(where FC is the focal length of collimator lens 12) If an inclination of a beam center in the sub-scan direction when the beam is output from collimator lens 12 is represented by θ2F (deg) and an inclination of the beam center in the main scan direction is represented by θ2S (deg), the following relations are established: ##EQU1## (where lB is the distance between first and second light emission units 2 and 4, and θB is the angle defined between a line connecting first and second light emitting units 2 and 4 and the sub-scan direction) Thereafter, if the radii of laser beams 8 and 10 in the sub-scan direction are multiplied with α by prism compressor 14, since the angle between two main beam components of laser beams 8 and 10 becomes 1/α, beam radius ωMF (mm) in the sub-scan direction and beam radius ωMS (mm) in the main scan direction in scanning mirror 16 are:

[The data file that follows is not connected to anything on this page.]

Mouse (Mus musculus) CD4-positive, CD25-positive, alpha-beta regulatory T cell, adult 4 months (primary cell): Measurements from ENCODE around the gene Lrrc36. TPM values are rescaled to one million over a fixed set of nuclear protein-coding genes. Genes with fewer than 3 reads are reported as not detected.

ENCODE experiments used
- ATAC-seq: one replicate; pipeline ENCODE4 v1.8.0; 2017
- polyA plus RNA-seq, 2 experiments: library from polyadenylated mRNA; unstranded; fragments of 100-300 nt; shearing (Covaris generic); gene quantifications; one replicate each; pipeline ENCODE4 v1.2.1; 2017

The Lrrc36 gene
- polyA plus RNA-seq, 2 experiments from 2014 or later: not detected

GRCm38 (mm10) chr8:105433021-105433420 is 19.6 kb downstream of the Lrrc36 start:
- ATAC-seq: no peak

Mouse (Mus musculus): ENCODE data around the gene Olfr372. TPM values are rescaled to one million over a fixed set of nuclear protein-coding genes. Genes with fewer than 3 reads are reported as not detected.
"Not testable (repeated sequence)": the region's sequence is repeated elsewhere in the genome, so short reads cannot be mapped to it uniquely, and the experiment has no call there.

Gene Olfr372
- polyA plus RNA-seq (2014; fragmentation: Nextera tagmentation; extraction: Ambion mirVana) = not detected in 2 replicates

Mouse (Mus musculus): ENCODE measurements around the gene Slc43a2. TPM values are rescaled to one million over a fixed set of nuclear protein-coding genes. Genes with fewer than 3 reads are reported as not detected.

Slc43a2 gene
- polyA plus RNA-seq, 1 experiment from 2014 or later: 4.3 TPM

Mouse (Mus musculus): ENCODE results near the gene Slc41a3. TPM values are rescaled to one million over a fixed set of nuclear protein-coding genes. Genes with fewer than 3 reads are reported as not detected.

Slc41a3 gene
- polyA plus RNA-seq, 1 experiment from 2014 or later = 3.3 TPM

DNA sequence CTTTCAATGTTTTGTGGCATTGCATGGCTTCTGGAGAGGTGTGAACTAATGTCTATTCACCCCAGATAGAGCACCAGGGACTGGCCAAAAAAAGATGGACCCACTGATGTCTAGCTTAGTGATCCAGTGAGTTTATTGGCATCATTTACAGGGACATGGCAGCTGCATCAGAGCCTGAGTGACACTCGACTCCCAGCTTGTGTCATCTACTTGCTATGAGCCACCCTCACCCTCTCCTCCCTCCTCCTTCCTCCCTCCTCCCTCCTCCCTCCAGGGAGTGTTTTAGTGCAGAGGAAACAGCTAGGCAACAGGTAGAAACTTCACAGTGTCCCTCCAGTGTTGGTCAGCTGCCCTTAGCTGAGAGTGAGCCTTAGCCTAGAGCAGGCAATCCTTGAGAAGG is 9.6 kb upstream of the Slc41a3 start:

ωMF =αωF =αFC ×tan θ.sub.ωF                                      ( 4)

ωMSS =FC ×tan θ.sub.ωS ( 5)

Distance hMF (mm) of laser beams 8 and 10 from the optical axis in the sub-scan direction and distance hMS (mm) thereof from the optical axis in the main scan direction are given by:

hMF ≈l2 ×tan θ2F +l3 ×tan (θ2F /α)                                 (6)

hMS ≈(l2 +l3)×tan θ2S ( 7)

(where l2 (mm) is the distance from an image-side focal point of collimator lens 12 to the exit of prism compressor 14, and l3 is the distance from the light output side of prism compressor 14 to scanning mirror 16)